I set camp in a field, surrounded by sheep once again.
Back on the trails. There are quite a few walkers and it’s pretty steep so I push my bike. It must be quite funny to see a cyclist pushing such a heavy bike over the hills. As I’m chatting with a couple, the man tells me that he is walking his stick, and I’m walking my bike. Quite true.
It’s pretty straightforward to Kirkland, where a massive uphill is waiting. A 700m climb over a handful of kilometers, this is going to be really tough. After two hours of pushing, pulling and dragging my bike over the moors, I make it to Greg’s hut. Hamish, an Australian guy walking from London to Edinburgh, is already there. We chat a bit and go to bed early – we’re both pretty knackered.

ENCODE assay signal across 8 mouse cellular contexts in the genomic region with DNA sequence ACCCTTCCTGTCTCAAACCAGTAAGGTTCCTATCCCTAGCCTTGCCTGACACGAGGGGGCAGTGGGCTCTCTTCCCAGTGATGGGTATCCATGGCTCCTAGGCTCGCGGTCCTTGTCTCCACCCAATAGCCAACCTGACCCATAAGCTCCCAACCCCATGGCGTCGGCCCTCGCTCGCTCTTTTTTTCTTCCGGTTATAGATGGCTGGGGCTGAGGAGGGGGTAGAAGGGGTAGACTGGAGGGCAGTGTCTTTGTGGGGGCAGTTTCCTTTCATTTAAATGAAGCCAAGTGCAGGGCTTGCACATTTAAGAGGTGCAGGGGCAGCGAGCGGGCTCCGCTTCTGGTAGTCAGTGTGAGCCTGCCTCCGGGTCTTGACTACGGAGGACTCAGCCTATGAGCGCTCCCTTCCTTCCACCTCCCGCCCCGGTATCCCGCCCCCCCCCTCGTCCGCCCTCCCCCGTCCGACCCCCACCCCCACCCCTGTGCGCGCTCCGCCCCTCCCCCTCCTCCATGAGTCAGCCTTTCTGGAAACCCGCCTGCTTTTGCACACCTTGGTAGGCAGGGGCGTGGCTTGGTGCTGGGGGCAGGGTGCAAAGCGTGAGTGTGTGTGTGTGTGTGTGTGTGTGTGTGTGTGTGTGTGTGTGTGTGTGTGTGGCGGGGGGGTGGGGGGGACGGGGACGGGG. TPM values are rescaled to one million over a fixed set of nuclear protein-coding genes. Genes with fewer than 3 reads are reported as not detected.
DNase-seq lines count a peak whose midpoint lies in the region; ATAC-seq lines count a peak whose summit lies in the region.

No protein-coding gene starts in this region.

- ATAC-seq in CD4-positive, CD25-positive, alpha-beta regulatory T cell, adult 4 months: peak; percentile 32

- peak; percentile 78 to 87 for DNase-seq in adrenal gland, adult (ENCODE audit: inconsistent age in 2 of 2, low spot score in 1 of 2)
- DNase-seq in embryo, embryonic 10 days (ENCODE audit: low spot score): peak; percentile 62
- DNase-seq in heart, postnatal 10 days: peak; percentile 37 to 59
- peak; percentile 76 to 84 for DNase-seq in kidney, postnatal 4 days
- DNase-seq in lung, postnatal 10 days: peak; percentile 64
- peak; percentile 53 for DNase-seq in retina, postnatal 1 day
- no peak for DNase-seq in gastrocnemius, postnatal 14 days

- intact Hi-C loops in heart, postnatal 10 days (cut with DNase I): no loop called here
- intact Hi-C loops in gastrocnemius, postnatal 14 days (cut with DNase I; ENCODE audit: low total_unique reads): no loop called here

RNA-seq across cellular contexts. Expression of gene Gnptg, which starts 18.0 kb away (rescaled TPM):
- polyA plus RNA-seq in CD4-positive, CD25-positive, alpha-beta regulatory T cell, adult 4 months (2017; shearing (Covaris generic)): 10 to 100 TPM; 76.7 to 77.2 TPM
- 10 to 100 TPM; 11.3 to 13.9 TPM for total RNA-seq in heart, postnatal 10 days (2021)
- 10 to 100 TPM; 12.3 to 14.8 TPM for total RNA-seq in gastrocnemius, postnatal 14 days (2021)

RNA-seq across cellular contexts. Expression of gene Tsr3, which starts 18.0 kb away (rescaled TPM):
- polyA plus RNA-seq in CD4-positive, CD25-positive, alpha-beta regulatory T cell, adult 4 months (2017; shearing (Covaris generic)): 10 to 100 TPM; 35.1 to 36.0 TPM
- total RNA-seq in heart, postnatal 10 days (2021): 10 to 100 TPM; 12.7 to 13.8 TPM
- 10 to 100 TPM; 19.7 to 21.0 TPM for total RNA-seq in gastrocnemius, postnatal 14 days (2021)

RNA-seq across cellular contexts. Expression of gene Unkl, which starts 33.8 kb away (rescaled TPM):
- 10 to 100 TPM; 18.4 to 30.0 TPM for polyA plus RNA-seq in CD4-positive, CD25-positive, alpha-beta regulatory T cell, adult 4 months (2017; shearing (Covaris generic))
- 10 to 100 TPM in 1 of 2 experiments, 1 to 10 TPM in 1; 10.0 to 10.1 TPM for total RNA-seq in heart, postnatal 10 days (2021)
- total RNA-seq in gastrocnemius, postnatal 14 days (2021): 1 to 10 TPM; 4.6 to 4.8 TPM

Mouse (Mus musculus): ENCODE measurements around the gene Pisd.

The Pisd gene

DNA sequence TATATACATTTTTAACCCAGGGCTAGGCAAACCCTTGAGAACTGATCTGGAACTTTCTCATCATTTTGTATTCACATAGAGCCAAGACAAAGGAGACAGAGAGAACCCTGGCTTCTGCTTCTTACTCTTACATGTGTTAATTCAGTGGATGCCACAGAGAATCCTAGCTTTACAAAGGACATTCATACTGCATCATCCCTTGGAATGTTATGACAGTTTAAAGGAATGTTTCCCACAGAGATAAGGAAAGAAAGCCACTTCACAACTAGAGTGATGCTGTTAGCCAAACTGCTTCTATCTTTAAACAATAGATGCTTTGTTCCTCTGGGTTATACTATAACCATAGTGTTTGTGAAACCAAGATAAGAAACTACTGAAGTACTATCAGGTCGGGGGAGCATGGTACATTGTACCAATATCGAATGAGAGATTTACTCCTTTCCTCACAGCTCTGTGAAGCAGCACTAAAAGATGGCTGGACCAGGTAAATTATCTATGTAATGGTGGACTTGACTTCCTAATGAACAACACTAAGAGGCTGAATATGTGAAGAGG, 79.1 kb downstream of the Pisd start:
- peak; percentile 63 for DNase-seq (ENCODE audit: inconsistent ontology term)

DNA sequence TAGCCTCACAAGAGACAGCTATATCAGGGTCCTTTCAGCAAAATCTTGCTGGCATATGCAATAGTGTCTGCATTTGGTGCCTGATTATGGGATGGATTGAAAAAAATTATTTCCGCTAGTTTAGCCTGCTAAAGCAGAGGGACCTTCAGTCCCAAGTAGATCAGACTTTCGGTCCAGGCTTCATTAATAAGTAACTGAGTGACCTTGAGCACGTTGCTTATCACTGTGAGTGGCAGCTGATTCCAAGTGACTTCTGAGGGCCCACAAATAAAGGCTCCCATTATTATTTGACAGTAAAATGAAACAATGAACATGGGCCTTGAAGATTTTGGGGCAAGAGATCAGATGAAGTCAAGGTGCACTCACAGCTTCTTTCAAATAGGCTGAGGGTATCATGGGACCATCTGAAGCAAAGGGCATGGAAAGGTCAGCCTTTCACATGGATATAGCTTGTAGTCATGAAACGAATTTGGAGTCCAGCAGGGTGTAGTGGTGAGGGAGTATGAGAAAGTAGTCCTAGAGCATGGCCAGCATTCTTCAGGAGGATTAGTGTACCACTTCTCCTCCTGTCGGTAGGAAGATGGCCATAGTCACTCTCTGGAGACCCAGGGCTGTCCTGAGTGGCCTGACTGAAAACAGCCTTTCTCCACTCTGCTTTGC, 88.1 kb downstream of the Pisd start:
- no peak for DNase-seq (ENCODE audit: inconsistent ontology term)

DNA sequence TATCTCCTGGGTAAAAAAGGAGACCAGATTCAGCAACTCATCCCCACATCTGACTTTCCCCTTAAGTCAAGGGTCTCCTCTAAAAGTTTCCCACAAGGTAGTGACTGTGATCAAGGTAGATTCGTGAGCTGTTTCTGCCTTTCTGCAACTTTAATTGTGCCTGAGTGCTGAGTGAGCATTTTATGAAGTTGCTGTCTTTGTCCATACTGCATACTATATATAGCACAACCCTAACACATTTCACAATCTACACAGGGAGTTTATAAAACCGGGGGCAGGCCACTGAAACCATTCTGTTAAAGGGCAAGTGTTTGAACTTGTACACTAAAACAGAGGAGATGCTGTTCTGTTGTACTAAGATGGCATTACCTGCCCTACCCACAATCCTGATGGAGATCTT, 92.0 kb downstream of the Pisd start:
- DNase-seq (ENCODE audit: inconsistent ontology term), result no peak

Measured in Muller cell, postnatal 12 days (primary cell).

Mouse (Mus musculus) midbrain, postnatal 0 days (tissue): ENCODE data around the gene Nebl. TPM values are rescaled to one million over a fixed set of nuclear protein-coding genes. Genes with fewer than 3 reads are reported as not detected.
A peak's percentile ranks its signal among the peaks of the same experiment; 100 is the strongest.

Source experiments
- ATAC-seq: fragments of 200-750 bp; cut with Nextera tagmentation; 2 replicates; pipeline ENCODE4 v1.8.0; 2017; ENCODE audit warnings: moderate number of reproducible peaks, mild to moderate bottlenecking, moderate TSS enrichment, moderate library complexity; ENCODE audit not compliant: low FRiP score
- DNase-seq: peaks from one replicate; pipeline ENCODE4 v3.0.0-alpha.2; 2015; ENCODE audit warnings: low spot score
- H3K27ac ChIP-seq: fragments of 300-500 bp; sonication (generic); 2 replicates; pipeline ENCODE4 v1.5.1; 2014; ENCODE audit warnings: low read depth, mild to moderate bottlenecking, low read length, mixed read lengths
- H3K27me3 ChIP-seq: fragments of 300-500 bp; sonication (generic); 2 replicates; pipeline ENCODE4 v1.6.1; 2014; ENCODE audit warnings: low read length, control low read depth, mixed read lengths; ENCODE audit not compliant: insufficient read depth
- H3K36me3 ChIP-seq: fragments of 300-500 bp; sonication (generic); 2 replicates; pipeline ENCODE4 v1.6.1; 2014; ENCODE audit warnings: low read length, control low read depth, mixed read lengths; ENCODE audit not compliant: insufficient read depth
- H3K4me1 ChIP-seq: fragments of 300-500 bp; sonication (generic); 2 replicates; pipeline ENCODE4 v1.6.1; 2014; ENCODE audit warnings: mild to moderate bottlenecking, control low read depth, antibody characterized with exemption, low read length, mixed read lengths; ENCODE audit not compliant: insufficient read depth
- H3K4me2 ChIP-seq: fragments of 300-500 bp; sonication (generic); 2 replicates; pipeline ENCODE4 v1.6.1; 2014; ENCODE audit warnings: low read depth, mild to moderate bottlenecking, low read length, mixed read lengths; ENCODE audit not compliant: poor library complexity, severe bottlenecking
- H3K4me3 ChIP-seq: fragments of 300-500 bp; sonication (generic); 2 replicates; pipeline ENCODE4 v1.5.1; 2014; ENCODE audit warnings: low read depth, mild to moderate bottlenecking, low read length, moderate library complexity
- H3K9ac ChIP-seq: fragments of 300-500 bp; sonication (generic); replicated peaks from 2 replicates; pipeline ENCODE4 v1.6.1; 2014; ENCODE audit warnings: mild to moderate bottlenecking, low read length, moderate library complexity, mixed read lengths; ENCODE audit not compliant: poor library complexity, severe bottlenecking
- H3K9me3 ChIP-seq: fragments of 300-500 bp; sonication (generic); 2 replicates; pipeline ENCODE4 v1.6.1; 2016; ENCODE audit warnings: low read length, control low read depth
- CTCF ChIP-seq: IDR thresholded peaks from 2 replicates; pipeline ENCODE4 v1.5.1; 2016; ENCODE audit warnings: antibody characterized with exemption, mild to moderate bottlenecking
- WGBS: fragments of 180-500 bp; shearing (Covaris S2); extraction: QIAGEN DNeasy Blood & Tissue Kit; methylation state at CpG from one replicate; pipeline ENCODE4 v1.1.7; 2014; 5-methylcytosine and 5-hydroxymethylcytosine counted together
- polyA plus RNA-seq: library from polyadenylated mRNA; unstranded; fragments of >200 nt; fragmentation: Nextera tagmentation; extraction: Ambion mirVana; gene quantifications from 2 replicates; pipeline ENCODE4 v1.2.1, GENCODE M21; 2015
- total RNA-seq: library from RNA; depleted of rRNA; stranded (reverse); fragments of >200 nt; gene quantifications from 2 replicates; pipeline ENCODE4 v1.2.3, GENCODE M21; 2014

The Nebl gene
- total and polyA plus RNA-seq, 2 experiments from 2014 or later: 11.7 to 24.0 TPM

Early wake up and what a view. It’s only downhill from the bothy but the rocky and steep tracks as well as the many river crossings slowed me down. The views, once again, are pretty amazing though, and even if I’m walking my bike most of the time, I’m definitely not complaining.
The way to Hadrian’s wall is a nice, flat cycle way and I’m over the moon to average 25 km/h for over an hour. My legs are quite happy to have a bit of a rest as well.
A few hills after Hadrian’s wall and the route turns into some really enjoyable forest tracks. The smooth, grey gravel surface is nice to ride, and the sun setting is gorgeous. Riding a bike is nice, but it’s even better when everything comes together – the light, the road, the weather, and many other things that change an average ride to an amazing and unforgettable one.
Here come the midges. I’m sitting in my tent, watching them fly around. I pack everything as quick as I can but still get countless bites. Too bad!